Fundraiser For Unist’ot’en Camp!

poster for aph eventFEATURING:  Wet’suwet’en leaders Freda Huson and Dini Toghestiy of the Unist’ot’en Camp; Dene author and scholar Glen Coulthard

PERFORMANCES BY:
Cherlyn Cortes with Noah Walker
Eirene Cloma
The Beast Van Cipher (featuring DubGee, Kimmortal, KA.LIL, Jewelah, Sol Diana, Niki Nice, Jill Laxamana, Kris Blade, and Ayex Bathan)
Purple Hearts Social Club

ART WORK FOR SILENT AUCTION BY:
Bert Monterona, Ethel Farrales, Dini Toghestiy

Entrance by donation (sliding scale $5 – $50)
no one will be turned away for lack of funds

About Unist’ot’en Camp:
unistotencamp.com/
https://www.facebook.com/unistoten

The Unist’ot’en Camp is a resistance community whose purpose is to protect sovereign Wet’suwet’en territory from several proposed pipelines from the Tar Sands Gigaproject and shale gas from Hydraulic Fracturing Projects in the Peace River Region.

The camp is located at the shore of the Wedzin Kwah and mouth of the Gosnell Creek. These are all tributary to the Skeena, Bulkley, and Babine Rivers. The proposed pipelines from Enbridge Northern Gateway and Pacific Trails both seek to cross the rivers at the exact point where the resistance camp is built on the Unis’tot’en Territory of Talbits Kwah.

The Unist’ot’en (C’ihlts’ehkhyu / Big Frog Clan) along with other strong uncompromising allies will stop this destructive path, for the future generations, for the biodiversity, and for solidarity with our neighbours living amidst the heavy impacts in the Tar Sands Affected areas in Northern Alberta, and regions heavily affected by Fracking Natural Gas and Shale Oil, as well as communities impacted by Refineries, Pipelines, and Fuel Terminals and Port Expansions.

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THE PEOPLE’S health series

aph_healthseries_V5The Alliance for People’s Health presents:

THE PEOPLE’S health series

A series of FREE workshops to build skills and knowledge around collective health and well-being

Pre-registration Required.  All workshops 1pm-4pm.
Childcare available. Snacks provided.
For more information contact:
allianceforpeopleshealth@gmail.com
604.312.5529
439 Dunlevy Avenue, Vancouver BC

April 6: The People’s History:  This interactive workshop will explore the roots of our personal health histories, as it relates to taking care of our health in the context of our current situation and the communities which we are part of.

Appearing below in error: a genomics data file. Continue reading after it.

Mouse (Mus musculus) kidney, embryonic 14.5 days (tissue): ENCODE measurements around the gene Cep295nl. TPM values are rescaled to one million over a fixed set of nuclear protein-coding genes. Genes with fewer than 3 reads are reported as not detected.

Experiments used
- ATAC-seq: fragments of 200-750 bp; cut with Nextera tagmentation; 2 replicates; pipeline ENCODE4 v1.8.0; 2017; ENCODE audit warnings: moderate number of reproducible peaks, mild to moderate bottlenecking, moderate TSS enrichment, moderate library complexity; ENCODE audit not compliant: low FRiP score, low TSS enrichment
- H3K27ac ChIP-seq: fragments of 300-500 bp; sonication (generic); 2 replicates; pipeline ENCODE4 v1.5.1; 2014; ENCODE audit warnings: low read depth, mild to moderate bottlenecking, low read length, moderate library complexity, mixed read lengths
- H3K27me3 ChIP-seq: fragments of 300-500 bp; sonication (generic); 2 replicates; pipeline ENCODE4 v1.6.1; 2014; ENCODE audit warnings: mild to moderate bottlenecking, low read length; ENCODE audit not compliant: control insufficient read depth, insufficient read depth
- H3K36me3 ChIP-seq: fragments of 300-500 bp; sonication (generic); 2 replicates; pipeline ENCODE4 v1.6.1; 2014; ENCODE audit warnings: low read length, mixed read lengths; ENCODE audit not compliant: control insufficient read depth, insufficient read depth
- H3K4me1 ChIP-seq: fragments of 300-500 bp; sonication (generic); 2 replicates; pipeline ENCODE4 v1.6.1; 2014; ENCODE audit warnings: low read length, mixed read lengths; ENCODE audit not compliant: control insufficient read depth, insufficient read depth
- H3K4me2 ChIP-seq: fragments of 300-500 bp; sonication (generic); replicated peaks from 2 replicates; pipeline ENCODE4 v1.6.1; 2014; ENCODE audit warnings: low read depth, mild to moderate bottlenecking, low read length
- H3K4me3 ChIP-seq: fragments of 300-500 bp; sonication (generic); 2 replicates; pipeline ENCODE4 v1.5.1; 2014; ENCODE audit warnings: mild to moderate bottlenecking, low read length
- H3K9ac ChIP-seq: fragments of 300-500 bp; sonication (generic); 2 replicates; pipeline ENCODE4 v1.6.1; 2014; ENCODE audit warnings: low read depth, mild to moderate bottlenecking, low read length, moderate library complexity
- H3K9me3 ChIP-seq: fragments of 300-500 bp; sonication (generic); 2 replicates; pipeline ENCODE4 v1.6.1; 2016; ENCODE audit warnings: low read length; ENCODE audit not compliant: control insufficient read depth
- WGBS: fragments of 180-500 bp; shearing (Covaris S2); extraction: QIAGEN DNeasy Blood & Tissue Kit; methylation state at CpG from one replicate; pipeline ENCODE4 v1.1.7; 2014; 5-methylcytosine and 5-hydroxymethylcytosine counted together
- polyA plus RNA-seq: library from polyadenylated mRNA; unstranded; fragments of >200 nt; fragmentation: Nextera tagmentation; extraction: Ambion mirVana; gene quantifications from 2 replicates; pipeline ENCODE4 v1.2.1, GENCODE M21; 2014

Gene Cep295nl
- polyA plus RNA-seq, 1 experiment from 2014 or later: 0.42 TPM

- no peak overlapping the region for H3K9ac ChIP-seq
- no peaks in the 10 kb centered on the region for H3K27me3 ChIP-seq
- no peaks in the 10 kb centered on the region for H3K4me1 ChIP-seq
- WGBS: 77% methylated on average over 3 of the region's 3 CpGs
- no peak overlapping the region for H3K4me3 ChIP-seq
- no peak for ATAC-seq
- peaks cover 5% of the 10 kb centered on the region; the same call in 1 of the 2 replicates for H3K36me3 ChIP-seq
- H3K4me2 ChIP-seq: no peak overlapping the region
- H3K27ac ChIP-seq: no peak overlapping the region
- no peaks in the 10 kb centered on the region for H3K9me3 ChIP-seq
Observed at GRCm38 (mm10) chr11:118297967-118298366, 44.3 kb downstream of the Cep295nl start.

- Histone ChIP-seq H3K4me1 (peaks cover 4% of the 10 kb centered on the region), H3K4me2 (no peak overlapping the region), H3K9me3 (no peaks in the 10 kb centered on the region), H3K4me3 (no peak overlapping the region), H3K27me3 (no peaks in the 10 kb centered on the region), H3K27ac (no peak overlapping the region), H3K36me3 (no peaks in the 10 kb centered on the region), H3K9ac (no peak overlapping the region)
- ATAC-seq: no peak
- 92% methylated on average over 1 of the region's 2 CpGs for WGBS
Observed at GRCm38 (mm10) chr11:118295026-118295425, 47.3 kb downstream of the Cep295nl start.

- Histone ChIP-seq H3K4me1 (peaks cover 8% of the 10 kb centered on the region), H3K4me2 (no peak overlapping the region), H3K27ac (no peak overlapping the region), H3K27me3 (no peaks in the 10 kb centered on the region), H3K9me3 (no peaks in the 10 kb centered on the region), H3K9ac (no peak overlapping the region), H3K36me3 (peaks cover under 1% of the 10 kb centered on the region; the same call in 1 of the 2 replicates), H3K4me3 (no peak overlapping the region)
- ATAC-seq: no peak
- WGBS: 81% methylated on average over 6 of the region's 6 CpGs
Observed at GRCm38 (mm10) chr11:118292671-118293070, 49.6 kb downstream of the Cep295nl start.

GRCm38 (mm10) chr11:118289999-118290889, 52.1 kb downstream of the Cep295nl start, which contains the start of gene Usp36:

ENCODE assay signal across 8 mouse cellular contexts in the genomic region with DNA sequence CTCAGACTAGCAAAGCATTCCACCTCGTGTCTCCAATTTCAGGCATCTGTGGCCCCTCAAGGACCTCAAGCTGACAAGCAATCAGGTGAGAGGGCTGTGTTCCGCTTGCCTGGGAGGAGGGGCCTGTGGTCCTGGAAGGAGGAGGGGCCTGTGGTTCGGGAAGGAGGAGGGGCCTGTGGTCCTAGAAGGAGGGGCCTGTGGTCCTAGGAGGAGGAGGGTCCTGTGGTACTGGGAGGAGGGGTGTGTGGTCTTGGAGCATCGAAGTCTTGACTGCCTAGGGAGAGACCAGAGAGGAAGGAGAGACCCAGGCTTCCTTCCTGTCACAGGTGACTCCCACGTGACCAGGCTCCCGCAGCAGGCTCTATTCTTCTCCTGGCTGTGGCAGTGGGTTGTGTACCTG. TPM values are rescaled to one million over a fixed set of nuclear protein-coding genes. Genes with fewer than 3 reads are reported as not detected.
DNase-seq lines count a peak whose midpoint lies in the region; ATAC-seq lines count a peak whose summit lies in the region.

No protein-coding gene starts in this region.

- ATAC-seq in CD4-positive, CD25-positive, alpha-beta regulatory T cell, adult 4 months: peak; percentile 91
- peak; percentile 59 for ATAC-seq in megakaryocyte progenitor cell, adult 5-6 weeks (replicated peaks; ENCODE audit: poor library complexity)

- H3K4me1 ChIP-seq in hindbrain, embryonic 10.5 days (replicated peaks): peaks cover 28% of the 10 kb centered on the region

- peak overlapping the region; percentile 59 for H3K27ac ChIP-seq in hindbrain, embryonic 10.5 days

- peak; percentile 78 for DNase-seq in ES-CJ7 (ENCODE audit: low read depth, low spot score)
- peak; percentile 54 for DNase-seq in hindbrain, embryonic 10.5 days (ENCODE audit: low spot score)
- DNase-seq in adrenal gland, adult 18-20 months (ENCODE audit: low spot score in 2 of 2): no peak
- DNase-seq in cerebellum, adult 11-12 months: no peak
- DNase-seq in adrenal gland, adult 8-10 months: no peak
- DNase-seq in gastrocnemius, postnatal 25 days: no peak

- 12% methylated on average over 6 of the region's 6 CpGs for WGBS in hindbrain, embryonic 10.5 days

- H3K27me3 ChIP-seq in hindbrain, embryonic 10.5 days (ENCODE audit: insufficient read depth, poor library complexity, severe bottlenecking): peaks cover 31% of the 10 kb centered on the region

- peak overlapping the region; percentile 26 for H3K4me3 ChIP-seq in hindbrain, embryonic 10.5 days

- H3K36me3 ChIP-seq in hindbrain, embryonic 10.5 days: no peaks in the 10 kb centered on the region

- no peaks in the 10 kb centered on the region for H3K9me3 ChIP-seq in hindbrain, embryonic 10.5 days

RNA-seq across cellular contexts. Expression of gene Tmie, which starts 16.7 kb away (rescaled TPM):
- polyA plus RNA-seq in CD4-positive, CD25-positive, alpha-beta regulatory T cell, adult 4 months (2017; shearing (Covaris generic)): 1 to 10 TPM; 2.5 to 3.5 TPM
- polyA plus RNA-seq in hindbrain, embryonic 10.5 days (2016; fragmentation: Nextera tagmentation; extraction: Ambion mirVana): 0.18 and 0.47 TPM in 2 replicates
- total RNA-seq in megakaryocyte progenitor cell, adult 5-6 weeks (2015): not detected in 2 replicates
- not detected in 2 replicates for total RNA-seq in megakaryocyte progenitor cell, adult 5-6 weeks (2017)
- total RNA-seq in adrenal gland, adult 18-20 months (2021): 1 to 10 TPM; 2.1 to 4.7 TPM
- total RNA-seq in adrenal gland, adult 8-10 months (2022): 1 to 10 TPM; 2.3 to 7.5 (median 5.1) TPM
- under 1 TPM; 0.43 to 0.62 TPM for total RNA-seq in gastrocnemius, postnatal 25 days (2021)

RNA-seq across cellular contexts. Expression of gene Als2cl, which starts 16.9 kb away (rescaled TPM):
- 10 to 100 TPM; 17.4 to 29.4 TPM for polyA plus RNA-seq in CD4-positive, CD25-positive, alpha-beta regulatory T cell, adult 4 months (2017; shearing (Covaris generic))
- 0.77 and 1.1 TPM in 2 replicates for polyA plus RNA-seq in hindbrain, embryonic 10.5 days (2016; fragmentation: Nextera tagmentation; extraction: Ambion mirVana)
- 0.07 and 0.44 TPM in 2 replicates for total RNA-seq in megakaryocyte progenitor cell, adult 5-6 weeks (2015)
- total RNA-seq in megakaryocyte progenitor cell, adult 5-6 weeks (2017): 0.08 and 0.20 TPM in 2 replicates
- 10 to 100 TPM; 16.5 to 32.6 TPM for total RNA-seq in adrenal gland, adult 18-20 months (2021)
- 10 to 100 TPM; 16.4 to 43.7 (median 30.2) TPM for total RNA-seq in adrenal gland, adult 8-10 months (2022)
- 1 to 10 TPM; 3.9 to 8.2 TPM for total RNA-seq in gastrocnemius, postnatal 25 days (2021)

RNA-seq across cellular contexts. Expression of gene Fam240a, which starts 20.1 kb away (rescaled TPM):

APR 27: PATIENT’S RIGHTS: Taking Control of our Health Navigating the current healthcare system as patients can be intimidating and confusing. Join us as we examine patients’ rights and how we, as individuals and communities, can take control of our health and our health care.

MAY 25: Stress & Anxiety Share tips on how to manage and cope with stress and anxiety in your life through learning relaxation techniques and other methods. Discuss what are the roots of our stress and anxiety and what we share in common. Talk about what we can change as individuals and what we can change through collective action.

JUN 15: DENTAL CARE IS A HUMAN RIGHT! Learn about the basics of taking care of your teeth and how to take care for the teeth of the children in your family. Discuss as a group how the lack of access to dental care impacts our communities

International Women’s Day 2013

iwd poster new

Women at the Forefront of Emancipation: Resisting Structural Violence and Exploitation!

Statement by the International Women’s Day Organizing Committee 2013

On March 8th International Women’s Day we raise our fists in solidarity with women struggling for emancipation and we stand united in defense of women’s rights, for genuine liberation for all women.

Women resist colonial occupation!
Today we rally on unceded Coast Salish territory; the traditional territories of the Squamish, Musqueam and Tsleil-Waututh peoples. Indigenous women bear a great burden of colonial occupation and yet across the globe it is Indigenous women who keep the fires of resistance burning in the face of displacement, ethnic cleansing, and genocidal attacks on Indigenous culture, history and traditions.

Indigenous women have never been idle! Palestinian women assert their right to return to the lands from which they were expelled by the Israeli colonial settler state. In India, Adivasi women struggle to protect their ancestral territories despite extreme state violence.

Women resist imperialist plunder of the land and natural resources!
Women lead pivotal struggles for environmental and economic justice in opposition to mining and extractive industries, tar sands, fracking fields, oil and gas pipelines, mono-crop agribusiness, and imperialist military aggression which leads to the destruction and poisoning of the earth.

Former Filipina political prisoner Angie Ipong spent 6 years in prison for joining peasant and Indigenous communities in their land struggles. Freda Huson and women of the Unist’ot’en clan of the Wet’suwet’en are defying pipelines and development aggression on their territories. Wahu Kaara and millions of women across Africa are fighting displacement, development aggression and colonial debt exploitation. These brave women inspire us to protect the Earth and our future generations!

Women resist capitalist exploitation!
Women’s reproductive labour continues to form the basis of capitalist profit as women provide privatized labour in the home and are segregated into ‘women’s work’ such as teaching, nursing, food service, and household management. Women’s work is devalued, and despite decades of struggle, women in Canada continue to be paid only 70% or less of what men earn. In Canada women comprise the vast majority of migrant workers from Asia, forced to migrate by neoliberal economic policies, providing deskilled and cheap labour, privatized health care, and modern-day domestic slavery to the Canadian middle and upper classes.

Migrant women in Canada face a triple-burden of racism, exploitation, and patriarchal violence, and yet women are on the frontlines of struggles against austerity and in defense of public services such as healthcare, daycare and public education. Migrant, immigrant and undocumented women workers,
often excluded from the mainstream union movement, defend and assert their rights through community organizations against great odds.

Women resist patriarchal violence!